I am a librarian, student and teacher; but essentially a day-dreamer. Since I entered to study at IFTS 13 in Buenos Aires ( and I found out about IFLA and its WLIC I knew that, at some point, I was going to arrive at that global instance. I always think big!

It is a great responsibility to be one of the few librarians of Latin America who participated in the Virtual Congress immersed in a global community.
The WLIC allowed us to rebuild our professional paradigms, and collectively think and channel the dynamics to manage the informational flow of the 21st century. Through the presentations, it became clear that it is essential that the information units generate a forceful and disruptive impact, creating unexpected spaces and new dynamics.

In the projects presented from the different continents, the value of technology was highlighted as a way to publicize and democratize the collections of the several countries:

On the first Congress Day, it was clear that, in today’s fast-paced and overstimulated society, libraries are an oasis of the intellect. They are favorable centers for congenial strategies for an unimaginable future.

The second day was intense. Diversity takes importance in its various nuances. This was followed by the impact of artificial intelligence on global citizens. We are really more than 7000 million interrelated souls; this promoted debate on interreligious dialogue and immigration, crucial axes in the transmutation of the cultural parameters of each of the continents.

And for the last day of the Congress, professional networks were strengthened from theory and practice. Literally a conference presented libraries as incubators for creativity. Essential to promote ecology and innovation as is the case of the University of Macau Library presented by the IFLA ARL Section.

In summary, whereas knowledge was taken from the past, for example, from indigenous communities, the present was analyzed as the promise of a hyper-connected future. In smarter cities, libraries will play a key role. Urbanization will change the way we think, and libraries too. Robots and drones will multiply to collaborate with the tasks of librarians. Information centers will be within integrated urban systems. And due to the considerable increase in technological feedback, we are currently living the decade of dynamic mobile applications: here, the accumulation of interactions is almost immeasurable. For this reason, immense data infrastructures require trained professionals for digital and informational administration. It also requires better cyber-security at the corporate and individual level.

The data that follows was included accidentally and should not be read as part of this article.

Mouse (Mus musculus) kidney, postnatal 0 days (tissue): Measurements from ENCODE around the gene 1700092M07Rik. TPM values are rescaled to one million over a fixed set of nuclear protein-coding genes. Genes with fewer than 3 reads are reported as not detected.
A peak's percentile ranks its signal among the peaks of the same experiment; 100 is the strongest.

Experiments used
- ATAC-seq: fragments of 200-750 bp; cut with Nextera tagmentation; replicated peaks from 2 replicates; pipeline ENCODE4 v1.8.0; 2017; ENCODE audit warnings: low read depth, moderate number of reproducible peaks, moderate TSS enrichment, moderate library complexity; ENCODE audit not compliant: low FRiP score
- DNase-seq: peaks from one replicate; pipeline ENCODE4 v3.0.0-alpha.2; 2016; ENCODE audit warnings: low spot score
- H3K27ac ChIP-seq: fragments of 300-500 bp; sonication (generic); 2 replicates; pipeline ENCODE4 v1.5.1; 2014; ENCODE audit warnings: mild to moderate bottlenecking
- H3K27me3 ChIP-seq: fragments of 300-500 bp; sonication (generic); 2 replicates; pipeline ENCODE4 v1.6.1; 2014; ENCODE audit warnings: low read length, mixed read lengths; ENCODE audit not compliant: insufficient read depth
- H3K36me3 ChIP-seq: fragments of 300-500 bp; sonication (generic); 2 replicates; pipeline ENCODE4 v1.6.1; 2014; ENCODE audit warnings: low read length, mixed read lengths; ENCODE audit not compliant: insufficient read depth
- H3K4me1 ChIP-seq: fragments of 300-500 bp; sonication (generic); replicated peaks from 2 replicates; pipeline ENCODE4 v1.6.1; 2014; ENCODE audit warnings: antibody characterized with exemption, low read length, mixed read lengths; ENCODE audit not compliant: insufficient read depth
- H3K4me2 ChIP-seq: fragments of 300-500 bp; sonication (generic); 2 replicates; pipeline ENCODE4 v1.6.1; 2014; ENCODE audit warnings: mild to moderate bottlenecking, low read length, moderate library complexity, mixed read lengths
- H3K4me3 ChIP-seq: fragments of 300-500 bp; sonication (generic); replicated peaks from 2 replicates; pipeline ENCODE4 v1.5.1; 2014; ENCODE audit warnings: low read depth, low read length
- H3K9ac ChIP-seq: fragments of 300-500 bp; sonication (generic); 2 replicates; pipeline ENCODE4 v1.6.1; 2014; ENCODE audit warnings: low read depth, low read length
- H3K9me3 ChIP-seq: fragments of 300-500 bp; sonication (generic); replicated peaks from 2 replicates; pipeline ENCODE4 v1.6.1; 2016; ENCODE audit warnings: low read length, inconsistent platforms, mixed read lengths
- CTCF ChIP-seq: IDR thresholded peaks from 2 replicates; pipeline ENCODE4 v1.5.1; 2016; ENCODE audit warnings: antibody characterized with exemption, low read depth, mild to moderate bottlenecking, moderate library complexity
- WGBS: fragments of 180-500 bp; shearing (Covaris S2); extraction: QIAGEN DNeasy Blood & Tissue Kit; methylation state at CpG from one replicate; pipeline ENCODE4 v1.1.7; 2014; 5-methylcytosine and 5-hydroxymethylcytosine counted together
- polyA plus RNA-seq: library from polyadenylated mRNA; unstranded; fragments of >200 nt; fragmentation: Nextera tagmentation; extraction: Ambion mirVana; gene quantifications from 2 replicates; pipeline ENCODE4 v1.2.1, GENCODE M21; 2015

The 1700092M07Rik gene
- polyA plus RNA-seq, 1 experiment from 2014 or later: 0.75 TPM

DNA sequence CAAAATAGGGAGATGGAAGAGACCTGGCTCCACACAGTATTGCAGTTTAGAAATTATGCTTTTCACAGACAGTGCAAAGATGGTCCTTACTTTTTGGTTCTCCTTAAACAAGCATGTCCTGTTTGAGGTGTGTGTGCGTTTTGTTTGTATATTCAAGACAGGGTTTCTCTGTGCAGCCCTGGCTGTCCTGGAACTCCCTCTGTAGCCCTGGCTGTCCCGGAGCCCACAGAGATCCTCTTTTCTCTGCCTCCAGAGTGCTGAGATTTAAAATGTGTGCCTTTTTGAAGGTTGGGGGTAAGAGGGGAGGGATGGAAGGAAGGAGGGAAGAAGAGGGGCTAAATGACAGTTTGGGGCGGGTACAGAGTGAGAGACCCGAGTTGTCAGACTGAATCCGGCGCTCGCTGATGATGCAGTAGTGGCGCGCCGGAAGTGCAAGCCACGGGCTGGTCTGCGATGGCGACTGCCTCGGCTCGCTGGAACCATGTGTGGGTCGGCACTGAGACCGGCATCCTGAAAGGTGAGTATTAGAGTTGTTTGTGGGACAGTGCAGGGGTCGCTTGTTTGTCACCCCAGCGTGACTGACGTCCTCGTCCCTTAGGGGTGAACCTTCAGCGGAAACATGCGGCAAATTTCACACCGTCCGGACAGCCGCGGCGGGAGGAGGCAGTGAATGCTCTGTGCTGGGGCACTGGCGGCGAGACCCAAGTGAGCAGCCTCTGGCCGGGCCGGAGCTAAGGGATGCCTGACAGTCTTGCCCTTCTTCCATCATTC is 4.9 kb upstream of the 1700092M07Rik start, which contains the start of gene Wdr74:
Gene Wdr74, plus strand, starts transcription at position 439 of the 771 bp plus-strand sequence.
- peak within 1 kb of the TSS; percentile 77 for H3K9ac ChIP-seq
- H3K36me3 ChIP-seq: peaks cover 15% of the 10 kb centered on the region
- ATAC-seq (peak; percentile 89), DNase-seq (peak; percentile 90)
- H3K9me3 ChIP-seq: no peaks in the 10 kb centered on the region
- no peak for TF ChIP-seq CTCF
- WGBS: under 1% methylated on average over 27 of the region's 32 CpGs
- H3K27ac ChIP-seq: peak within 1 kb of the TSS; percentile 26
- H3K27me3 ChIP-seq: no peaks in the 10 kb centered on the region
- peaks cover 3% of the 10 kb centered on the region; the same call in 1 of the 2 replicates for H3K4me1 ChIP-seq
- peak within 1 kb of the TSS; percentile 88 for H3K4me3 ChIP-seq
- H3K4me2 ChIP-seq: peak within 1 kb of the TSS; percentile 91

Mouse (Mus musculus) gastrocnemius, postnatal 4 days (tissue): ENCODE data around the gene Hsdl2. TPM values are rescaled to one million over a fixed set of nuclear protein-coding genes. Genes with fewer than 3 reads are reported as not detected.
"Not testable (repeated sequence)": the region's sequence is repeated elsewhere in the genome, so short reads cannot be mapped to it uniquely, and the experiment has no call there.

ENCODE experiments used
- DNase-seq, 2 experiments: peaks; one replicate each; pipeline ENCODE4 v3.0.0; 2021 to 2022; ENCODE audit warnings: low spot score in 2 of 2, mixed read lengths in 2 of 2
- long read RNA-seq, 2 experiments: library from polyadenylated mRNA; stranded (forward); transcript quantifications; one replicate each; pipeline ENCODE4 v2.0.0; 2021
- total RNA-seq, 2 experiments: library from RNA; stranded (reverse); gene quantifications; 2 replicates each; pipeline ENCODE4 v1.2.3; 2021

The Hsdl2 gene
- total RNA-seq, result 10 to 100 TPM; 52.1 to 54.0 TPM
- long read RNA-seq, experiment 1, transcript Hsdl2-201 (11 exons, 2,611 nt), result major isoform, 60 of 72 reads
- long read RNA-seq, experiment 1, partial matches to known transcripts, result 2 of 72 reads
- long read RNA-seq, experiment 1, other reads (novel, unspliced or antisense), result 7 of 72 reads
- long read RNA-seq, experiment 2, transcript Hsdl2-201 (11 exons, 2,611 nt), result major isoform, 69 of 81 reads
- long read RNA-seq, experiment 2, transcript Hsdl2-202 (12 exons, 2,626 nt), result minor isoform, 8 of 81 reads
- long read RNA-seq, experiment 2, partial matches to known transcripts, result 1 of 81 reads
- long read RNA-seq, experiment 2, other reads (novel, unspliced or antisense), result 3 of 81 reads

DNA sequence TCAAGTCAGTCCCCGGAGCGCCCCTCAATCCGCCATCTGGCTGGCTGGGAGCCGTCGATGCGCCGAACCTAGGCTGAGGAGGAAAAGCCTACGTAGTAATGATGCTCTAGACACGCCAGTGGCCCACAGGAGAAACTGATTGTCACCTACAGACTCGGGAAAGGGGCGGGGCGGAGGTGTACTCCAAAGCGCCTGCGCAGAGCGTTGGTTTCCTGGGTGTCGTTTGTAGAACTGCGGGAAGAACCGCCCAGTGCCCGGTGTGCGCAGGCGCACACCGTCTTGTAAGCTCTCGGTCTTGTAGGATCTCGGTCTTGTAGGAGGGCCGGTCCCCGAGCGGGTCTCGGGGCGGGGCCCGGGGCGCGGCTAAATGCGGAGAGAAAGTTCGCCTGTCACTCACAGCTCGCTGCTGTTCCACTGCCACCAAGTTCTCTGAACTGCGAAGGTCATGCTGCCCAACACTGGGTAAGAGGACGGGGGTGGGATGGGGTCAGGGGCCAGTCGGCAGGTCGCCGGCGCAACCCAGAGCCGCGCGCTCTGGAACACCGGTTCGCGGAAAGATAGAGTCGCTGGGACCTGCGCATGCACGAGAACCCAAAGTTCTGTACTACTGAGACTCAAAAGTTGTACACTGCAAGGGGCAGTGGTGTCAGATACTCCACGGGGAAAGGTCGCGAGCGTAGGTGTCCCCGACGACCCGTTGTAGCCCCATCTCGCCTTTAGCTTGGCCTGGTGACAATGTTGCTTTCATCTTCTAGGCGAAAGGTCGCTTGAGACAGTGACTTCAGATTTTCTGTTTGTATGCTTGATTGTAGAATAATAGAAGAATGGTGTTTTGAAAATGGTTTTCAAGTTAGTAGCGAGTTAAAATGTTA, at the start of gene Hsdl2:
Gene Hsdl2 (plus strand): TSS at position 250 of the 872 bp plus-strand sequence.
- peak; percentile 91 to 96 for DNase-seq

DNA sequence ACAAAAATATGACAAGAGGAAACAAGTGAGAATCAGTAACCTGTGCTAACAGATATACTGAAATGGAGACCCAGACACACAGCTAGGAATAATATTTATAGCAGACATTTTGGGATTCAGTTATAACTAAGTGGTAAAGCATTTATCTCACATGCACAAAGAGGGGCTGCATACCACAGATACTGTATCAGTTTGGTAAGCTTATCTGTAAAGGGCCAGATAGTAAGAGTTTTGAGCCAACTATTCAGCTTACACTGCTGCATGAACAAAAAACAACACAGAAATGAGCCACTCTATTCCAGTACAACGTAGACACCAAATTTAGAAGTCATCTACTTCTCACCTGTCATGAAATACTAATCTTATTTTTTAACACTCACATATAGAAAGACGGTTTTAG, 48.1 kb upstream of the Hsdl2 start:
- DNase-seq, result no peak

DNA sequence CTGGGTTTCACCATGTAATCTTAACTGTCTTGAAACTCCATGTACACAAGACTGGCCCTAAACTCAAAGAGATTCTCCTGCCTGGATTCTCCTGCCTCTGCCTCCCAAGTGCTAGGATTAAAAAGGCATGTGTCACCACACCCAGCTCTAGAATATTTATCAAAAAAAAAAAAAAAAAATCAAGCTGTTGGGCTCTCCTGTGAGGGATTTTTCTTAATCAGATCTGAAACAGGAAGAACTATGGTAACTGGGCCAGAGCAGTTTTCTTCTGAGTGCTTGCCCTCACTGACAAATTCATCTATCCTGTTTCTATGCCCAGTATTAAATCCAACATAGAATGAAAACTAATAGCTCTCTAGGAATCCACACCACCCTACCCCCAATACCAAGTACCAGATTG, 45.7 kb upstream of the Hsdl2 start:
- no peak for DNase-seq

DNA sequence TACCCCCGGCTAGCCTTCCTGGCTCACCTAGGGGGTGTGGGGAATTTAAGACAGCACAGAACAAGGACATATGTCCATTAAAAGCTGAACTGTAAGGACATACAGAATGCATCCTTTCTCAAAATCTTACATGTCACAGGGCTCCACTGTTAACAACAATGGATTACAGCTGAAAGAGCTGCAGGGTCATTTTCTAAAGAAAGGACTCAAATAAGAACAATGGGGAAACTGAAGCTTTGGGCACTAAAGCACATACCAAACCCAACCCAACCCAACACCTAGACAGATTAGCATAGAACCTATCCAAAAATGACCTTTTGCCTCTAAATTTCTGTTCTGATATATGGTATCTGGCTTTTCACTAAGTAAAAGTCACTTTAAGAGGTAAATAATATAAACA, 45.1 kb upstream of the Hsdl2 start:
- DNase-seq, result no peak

The informational future is promising! It means amplified literacy, education and inclusion.
Has the Earth increased the speed of its rotation? The WLIC 2022, hopefully in person, is getting closer and closer!

Noé Nessel, Buenos Aires, Argentina

WLIC2021 experience: So proud to be (almost) a librarian!

  • During the closing ceremony of 2021 IFLA WLIC online event, Gerald Leitner, IFLA’s Secretary General, proposed three questions for those who attended to reflect about this amazing event. What did you learn? What changed your mind? What will you do next? I’ve chosen to answer these questions as a grant awardee’s contribution to the IFLA ARL Section blog. But first, I will tell a bit about my trajectory.

Where do I come from?

On January 2020 I researched the development of critical information literacy (CIL) field in Brazil for my thesis, and found interesting differences between the CIL field in the US and Brazil. With my advisor, Gilda Olinto de Oliveira (a member of the permanent faculty of the postgraduate program in information science at the School of Communication of the Federal University of Rio de Janeiro), I proposed a communication for the 2020 IFLA WLIC that was initially to take place in Dublin. Well, the pandemic changed these plans and we all adapted, as librarians do. So it was a delightful surprise when not only the paper was chosen but also I got the ARL grant!